Monday, May 9, 2011

Jim Delany and BCS ready to take on Feds

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We don't normally cheer for the government when they stick their collective noses into sports issues, but GOD, do we hope they win this argument.

For those not up to speed, Assistant Attorney General Christine Varney sent a letter last week to NCAA president Mark Emmert last week, questioning the Bowl Championship Series and why the NCAA doesn't have a playoff.

If you follow us, you pretty much know the answer to that question...the people in the BCS and bowl games don't want to give up their money.

Anyway, before we get sidetracked. The NCAA is currently digesting the letter and is a bit concerned the Feds may be throwing the "Anti-trust" thing around. They don't yet know what their response will be.


The folks at USA Today went and asked BCS bigwig and Big 10 Commissioner Jim Delany his thoughts about the issue.

And Delany, as usual, was pretty blunt. He tells the paper he's got confidence there are no "Anti-trust" issues with the BCS. He adds they've done their homework on behalf of the presidents of the schools involved. And this quote "There's no judge or jury in the world that can make you enter into a 4-team, 8-team or 16-team playoff".

Read the rest of the interview with Steve Wieberg of USA Today RIGHT HERE

Pardon us while we stifle a laugh. While we don't disagree with everything Delany says, he's very much perpetuating what many of us think about the BCS.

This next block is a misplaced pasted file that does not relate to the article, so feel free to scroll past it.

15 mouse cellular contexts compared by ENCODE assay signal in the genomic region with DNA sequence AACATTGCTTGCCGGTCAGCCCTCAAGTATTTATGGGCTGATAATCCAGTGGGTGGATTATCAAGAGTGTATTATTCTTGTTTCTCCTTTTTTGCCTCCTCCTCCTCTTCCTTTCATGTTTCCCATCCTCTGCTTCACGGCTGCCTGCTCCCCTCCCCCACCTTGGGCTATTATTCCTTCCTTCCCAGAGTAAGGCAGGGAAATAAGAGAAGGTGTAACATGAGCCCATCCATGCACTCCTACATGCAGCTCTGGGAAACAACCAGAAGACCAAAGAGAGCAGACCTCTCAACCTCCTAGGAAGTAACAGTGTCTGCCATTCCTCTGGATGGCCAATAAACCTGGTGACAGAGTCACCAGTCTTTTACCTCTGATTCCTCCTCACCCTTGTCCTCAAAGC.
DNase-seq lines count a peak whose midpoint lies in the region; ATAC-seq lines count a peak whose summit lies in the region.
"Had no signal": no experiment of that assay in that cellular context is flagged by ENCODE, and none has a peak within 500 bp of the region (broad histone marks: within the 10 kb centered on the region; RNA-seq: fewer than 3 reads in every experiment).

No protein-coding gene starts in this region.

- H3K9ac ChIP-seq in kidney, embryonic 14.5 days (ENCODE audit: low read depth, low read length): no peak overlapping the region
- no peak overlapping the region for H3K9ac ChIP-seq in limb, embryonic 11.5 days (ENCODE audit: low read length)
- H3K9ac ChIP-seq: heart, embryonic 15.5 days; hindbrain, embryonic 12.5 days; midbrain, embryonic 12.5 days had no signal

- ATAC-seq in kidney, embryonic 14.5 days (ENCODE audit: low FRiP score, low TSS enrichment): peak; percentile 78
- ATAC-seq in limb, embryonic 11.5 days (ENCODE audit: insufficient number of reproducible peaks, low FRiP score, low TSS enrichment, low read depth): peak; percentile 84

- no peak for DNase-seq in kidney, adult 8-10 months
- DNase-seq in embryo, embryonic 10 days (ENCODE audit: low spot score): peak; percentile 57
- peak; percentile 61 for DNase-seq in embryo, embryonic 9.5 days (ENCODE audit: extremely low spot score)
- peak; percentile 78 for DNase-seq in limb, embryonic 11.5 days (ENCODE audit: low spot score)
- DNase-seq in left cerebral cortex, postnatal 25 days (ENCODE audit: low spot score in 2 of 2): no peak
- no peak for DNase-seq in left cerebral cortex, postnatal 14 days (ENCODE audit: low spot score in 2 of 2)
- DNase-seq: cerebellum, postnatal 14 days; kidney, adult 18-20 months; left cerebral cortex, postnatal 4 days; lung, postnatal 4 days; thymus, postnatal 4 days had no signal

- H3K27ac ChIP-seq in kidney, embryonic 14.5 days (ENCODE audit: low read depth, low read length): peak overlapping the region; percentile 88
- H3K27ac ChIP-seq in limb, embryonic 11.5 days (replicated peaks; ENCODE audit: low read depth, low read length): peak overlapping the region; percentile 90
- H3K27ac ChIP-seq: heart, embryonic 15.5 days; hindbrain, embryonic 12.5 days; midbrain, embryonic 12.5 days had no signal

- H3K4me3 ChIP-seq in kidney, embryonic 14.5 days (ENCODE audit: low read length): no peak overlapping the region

Invented by the high and mighty to benefit the same. It (the BCS) has nothing to do with being representative of the NCAA, it never has. It only represents the schools in the power conferences and is THE prime example of how the NCAA has no control over those conferences.

The BCS exists for one thing...and one thing only. To benefit those involved with it. And not everybody gets to. It's like their own version of Augusta National Golf Club, only for "High and Mighty" public institutions (Colleges).

You can certainly float the "Anti-trust" argument simply because this isn't an "All-inclusive" group. And if they represent public schools and take taxpayer money (see unpaid tickets for BCS games), then they should represent everyone.

The best example of the elitism of the BCS, arguably a microcosm of the issues the U.S currently faces as whole: Gordon Gee of Ohio State calling out Texas Christian by saying they play a schedule of "Little Sisters of the Poor". (Oh, ye (or Gee) in glass houses) The fact that unless you play in the SEC, Big 10, Big 12, ACC, Pac10/12, or the Big East, means you aren't able to play for the championship. Period.

And yes, as the Mountain West has demonstrated over and over again, there are teams out there better than that.

Enough soap box.

For your College Football fix, enjoy the ESPN produced "Images of the Decade: 2000-2009:

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